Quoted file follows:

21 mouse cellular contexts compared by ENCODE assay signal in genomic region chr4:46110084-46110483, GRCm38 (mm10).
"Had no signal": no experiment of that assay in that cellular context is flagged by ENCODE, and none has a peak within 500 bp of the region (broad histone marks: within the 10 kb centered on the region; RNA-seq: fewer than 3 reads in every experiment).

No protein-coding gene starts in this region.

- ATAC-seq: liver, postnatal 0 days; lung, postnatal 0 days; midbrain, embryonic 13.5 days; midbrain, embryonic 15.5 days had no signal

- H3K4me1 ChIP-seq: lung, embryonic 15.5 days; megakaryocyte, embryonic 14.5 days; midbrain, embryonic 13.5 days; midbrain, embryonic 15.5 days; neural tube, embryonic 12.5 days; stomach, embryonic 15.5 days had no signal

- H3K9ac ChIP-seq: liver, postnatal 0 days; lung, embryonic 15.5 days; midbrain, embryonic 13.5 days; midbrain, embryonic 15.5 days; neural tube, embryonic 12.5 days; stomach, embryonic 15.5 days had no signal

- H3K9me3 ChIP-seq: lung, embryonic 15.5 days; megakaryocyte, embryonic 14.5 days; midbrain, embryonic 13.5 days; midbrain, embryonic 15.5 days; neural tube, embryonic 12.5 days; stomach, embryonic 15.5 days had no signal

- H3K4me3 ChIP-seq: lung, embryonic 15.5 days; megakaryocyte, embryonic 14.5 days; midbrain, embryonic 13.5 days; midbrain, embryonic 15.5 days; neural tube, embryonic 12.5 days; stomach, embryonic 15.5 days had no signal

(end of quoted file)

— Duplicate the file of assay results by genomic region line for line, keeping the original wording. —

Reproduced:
21 mouse cellular contexts compared by ENCODE assay signal in genomic region chr4:46110084-46110483, GRCm38 (mm10).
"Had no signal": no experiment of that assay in that cellular context is flagged by ENCODE, and none has a peak within 500 bp of the region (broad histone marks: within the 10 kb centered on the region; RNA-seq: fewer than 3 reads in every experiment).

No protein-coding gene starts in this region.

- ATAC-seq: liver, postnatal 0 days; lung, postnatal 0 days; midbrain, embryonic 13.5 days; midbrain, embryonic 15.5 days had no signal

- H3K4me1 ChIP-seq: lung, embryonic 15.5 days; megakaryocyte, embryonic 14.5 days; midbrain, embryonic 13.5 days; midbrain, embryonic 15.5 days; neural tube, embryonic 12.5 days; stomach, embryonic 15.5 days had no signal

- H3K9ac ChIP-seq: liver, postnatal 0 days; lung, embryonic 15.5 days; midbrain, embryonic 13.5 days; midbrain, embryonic 15.5 days; neural tube, embryonic 12.5 days; stomach, embryonic 15.5 days had no signal

- H3K9me3 ChIP-seq: lung, embryonic 15.5 days; megakaryocyte, embryonic 14.5 days; midbrain, embryonic 13.5 days; midbrain, embryonic 15.5 days; neural tube, embryonic 12.5 days; stomach, embryonic 15.5 days had no signal

- H3K4me3 ChIP-seq: lung, embryonic 15.5 days; megakaryocyte, embryonic 14.5 days; midbrain, embryonic 13.5 days; midbrain, embryonic 15.5 days; neural tube, embryonic 12.5 days; stomach, embryonic 15.5 days had no signal